Gina:     Yeah, it's like reading a Shakespeare play. I mean honestly, Shakespeare was never meant to be read ever.

Clark:    Those were just stage notes. Right, exactly. Well, we're talking a lot about the poetry, but the drumming, there's a whole cannon of drum beats and drum rhythms and drum styles that David brings to this. He tells great stories. We'll be working on something and he'll say, "You know, there's a Smokey Johnson rhythm that would go really well with that," and then he'll play it and in fact it goes really well with one of the poems we're doing. So he's got this whole lexicon or repertoire of drums. David, jump in, you're the one who tells all these stories, but it’s not like he's inventing every time we do a poem, he's bringing some serious knowledge about the drumming cannon to this as well.

David:    Yeah, there's certain touchstone drummers and drum beats that they're connected with. Clark mentioned Smokey and he's a New Orleans drummer- was, he's passed on now- and what he did in this one song called “It Ain't My Fault,” he sort of produced a whole next generation of how to play New Orleans funky music. It was all embedded in that one song, and then people took it from there and added their own variations. There's certain rhythmic touchstones that exist and it's amazing, when we go through these and figure this out, how these poems call to mind so many of them. It's so interesting how really hooking them up wasn't as hard as I thought it was going to be. There's a lot of embellishment and a lot of creative process that takes over once it's established, how this is going to go in a way, but the rhythmic patterns are surprisingly embedded in the poetry. There's one famous Cuban rhythm that fits really well with one of the poems and it just presents itself as an obvious choice. So it's been fun to see that happen.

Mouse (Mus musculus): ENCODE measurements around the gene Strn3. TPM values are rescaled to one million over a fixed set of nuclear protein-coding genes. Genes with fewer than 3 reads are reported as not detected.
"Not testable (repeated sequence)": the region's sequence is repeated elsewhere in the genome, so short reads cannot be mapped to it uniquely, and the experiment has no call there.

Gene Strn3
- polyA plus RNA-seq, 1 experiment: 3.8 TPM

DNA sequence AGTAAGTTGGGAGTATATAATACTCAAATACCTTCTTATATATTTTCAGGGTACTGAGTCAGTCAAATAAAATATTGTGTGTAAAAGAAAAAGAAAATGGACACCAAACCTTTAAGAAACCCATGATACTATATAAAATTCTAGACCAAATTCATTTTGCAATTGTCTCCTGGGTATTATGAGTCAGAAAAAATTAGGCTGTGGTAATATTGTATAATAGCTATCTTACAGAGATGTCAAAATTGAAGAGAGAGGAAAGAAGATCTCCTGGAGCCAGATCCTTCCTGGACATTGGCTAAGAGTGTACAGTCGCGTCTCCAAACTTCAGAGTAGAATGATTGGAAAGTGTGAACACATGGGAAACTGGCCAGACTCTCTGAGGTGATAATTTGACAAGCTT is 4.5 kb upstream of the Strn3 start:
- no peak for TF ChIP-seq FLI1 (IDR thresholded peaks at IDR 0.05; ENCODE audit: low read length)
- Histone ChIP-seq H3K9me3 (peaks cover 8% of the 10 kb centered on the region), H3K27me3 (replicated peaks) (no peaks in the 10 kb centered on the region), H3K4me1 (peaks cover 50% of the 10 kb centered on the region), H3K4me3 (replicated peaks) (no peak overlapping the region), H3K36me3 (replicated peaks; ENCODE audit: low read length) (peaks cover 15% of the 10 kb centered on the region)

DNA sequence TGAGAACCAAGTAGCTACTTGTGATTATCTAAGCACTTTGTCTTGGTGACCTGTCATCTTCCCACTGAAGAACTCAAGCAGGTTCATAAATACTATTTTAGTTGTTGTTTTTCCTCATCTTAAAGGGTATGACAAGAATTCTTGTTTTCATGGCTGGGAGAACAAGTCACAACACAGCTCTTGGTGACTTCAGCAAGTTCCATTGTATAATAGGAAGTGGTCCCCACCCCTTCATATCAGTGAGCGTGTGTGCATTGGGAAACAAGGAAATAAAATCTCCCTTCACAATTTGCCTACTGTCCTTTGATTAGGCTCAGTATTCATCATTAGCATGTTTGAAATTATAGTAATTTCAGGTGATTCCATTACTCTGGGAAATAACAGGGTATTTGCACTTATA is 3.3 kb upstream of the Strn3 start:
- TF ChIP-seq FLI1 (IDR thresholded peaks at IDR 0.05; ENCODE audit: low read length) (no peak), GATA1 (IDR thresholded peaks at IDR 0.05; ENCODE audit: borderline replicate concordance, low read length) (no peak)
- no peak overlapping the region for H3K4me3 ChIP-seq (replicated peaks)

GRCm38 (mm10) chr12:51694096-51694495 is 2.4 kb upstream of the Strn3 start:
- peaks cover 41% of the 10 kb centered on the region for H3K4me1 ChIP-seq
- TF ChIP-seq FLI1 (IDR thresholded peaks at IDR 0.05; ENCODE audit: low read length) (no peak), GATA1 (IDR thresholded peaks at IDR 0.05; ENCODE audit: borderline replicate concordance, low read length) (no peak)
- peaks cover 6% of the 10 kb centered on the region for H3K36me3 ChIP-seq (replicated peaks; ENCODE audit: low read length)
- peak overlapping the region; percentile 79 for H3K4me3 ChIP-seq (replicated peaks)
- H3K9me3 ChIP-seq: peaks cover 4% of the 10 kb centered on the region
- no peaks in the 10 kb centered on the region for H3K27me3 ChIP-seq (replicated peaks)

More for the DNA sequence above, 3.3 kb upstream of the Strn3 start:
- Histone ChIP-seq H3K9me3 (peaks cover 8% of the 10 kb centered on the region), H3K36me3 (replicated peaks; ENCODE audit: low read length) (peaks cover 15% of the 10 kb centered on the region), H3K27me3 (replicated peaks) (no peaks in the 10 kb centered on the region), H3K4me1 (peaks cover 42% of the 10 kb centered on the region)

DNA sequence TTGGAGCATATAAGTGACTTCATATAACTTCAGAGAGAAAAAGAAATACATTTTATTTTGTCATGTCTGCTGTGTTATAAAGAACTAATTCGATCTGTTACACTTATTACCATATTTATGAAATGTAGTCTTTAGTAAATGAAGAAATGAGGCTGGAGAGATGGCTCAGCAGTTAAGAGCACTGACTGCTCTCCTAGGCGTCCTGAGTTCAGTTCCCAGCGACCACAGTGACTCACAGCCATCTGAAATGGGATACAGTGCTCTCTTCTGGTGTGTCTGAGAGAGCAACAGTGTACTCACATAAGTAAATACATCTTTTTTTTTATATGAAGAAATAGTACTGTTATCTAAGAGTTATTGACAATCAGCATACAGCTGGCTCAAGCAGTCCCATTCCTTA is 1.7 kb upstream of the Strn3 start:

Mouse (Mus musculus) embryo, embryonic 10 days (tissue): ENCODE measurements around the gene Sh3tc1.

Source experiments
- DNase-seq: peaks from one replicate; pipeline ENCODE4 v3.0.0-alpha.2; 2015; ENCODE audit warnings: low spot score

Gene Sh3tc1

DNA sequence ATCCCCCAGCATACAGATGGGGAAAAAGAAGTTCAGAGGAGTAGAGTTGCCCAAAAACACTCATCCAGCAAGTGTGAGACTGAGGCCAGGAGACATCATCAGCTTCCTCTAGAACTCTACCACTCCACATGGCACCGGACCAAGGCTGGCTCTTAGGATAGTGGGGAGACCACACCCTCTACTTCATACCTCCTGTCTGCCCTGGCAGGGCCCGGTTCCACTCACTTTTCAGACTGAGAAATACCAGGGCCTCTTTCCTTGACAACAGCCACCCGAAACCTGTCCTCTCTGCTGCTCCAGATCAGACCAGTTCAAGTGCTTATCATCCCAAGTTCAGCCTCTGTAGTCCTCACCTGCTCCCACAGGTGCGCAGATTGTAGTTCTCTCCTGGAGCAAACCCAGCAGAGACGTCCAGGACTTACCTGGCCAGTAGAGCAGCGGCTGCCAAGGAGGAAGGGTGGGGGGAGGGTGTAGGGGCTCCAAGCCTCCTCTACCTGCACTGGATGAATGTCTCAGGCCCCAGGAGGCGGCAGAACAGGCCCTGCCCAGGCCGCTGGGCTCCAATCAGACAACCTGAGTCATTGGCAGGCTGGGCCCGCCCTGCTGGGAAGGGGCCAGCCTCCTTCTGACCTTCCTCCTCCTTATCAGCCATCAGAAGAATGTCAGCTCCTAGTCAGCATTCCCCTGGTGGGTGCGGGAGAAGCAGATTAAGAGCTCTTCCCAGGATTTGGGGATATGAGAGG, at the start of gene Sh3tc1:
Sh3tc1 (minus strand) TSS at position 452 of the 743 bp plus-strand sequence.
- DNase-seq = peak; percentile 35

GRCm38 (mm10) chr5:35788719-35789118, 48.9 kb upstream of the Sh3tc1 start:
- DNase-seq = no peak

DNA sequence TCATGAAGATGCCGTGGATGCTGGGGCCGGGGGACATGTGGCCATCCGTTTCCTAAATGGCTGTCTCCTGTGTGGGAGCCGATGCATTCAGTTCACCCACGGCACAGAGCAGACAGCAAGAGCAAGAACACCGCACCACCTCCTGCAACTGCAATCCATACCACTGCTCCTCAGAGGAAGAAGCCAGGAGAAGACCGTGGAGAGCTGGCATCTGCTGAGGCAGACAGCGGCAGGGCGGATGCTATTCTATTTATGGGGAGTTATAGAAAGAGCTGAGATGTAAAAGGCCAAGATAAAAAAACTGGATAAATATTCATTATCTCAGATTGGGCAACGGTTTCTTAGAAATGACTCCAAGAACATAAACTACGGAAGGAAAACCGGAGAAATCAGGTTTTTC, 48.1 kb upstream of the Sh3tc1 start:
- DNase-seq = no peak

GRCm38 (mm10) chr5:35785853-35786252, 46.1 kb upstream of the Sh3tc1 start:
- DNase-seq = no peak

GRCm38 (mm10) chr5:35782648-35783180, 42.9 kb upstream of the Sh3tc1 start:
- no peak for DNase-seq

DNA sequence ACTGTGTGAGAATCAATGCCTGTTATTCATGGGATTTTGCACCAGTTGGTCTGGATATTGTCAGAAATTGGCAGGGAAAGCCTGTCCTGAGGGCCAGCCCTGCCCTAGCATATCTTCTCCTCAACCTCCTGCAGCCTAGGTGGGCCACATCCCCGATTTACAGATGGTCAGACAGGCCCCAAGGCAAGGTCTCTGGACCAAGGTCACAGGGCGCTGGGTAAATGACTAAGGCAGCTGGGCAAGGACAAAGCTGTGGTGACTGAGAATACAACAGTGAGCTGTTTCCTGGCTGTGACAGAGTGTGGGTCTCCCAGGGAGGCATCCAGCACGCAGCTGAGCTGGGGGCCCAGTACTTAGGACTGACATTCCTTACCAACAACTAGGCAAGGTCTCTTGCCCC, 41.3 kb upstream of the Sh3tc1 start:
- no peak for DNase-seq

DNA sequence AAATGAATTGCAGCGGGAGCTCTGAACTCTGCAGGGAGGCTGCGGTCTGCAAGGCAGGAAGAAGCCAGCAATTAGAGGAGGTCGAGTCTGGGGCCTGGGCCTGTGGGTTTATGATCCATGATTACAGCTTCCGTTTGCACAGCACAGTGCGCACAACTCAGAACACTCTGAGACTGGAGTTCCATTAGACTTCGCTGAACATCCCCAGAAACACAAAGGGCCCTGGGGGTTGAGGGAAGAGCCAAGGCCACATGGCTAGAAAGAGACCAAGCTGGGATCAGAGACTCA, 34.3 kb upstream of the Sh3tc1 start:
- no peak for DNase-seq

Gina:     So would you say that poetry and percussion or percussive activity shares some space in your brain. It comes from the same pool of thought.

Clark:    Well, that's what I was saying earlier about poetry for me anyways, is sound first, sound and rhythm. And because every spoken word has a certain rhythm to it, as David was saying, you can emphasize it, you can violate the syllables of a word. Listen to rap music or listen to hip hop. That's what they do. They take words of three syllables and they'll really chop those syllables up. You recognize the words, but that's not how you say the word when you speak it. By the way, hip hop I think has been the savior for American poetry in the last 25 years. It's been one of those vehicles that has helped poetry revive and renew itself again and again and again. You know, in the sixties or the fifties, it was the beat poets. 150 years ago or 130 years ago was Walt Whitman and then the modernist came along and then the beats and then 20 years ago was the hip hop artists.

Gina:     You don't focus on the meaning of the poem.

Clark:    Don't focus initially on it, but there is a meaning.

David:    Going back to the rhythms and how they present themselves, Clark's written this poem and in the course of it he talks about 5/4 time because it was like take five or something that was part of this other ongoing movement of beat generation, happenings and probably unconsciously the poem felt like it was in 5/4 time. So the meaning of the poem and the sense of it actually came out of Clark in the time signature that he was trying to signify and it was just a perfect fit and that's the kind of sort of magical meeting of these things. It happens consciously or unconsciously. It's real. It happened. So that was an exciting thing.

Clark:    Come out and listen. If you've been to poetry readings before, God bless you. I find them as yawnful as anybody else. But this is a poetry reading because I do read from script from time to time. Some of the stuff we've memorized, but come out and give it a listen because it's not your average ordinary run of the mill poetry reading and it's not your average ordinary run of the mill jazz performance either. It's kind of a new animal and I think you'll enjoy it.

Transcription Assistance by Production Assistant, Lindsay Wright